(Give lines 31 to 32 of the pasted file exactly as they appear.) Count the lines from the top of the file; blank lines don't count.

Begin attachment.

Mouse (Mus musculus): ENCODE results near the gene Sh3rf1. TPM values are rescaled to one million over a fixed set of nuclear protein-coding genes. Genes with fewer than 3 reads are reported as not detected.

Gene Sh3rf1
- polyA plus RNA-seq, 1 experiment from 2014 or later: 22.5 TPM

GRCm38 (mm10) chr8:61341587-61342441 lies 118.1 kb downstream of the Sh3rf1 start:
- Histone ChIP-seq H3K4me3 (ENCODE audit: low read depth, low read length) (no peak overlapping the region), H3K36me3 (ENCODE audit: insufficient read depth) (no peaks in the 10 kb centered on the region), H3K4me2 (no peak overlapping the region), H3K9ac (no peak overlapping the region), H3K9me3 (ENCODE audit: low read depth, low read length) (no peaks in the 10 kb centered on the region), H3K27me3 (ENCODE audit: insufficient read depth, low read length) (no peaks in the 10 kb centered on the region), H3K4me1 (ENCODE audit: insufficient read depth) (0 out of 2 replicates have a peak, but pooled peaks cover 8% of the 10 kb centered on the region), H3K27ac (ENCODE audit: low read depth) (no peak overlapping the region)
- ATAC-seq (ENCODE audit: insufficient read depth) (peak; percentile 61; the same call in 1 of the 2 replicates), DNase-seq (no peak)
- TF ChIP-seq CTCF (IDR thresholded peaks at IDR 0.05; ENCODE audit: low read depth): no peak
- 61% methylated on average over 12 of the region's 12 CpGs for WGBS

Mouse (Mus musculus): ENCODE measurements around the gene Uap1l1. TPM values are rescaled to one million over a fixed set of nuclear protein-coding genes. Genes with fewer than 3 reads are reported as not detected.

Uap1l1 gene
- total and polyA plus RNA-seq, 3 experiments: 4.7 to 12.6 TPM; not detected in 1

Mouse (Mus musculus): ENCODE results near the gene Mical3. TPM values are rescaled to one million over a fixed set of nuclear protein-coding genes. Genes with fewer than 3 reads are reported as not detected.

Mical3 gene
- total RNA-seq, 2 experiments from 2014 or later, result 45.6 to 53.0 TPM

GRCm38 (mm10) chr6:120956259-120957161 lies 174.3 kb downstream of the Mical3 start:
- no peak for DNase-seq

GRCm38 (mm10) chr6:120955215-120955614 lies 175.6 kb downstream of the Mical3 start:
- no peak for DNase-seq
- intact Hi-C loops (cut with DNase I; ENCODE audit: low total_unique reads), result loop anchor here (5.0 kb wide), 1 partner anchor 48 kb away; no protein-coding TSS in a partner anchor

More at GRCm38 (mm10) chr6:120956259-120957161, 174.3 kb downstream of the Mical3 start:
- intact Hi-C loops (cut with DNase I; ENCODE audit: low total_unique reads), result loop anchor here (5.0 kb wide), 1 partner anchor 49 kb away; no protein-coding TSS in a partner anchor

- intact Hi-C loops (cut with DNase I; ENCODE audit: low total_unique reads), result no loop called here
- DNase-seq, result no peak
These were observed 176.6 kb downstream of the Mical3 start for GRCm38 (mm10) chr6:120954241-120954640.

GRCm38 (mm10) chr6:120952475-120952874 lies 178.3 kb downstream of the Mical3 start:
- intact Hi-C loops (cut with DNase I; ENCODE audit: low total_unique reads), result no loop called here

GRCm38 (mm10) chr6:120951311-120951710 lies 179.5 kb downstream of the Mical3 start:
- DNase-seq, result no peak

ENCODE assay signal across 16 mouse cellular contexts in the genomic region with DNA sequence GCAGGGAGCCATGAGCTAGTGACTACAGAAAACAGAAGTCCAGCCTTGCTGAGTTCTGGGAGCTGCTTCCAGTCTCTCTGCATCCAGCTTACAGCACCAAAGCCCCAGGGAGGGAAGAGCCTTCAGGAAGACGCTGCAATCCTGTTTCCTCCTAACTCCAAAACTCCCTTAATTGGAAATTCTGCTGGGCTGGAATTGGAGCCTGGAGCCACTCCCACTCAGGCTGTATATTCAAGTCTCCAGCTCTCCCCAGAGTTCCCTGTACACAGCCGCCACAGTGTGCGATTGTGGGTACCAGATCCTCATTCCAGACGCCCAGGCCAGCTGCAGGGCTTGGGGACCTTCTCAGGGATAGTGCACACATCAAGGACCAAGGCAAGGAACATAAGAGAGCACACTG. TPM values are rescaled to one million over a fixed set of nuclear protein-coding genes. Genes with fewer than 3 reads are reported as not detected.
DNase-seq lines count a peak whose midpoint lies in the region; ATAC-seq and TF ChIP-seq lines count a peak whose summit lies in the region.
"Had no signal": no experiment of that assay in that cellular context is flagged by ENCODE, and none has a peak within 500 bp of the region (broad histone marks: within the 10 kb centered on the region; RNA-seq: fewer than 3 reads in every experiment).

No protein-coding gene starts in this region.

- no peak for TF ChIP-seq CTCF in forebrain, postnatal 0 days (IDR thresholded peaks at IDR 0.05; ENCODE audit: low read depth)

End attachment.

"Had no signal": no experiment of that assay in that cellular context is flagged by ENCODE, and none has a peak within 500 bp of the region (broad histone marks: within the 10 kb centered on the region; RNA-seq: fewer than 3 reads in every experiment).

No protein-coding gene starts in this region.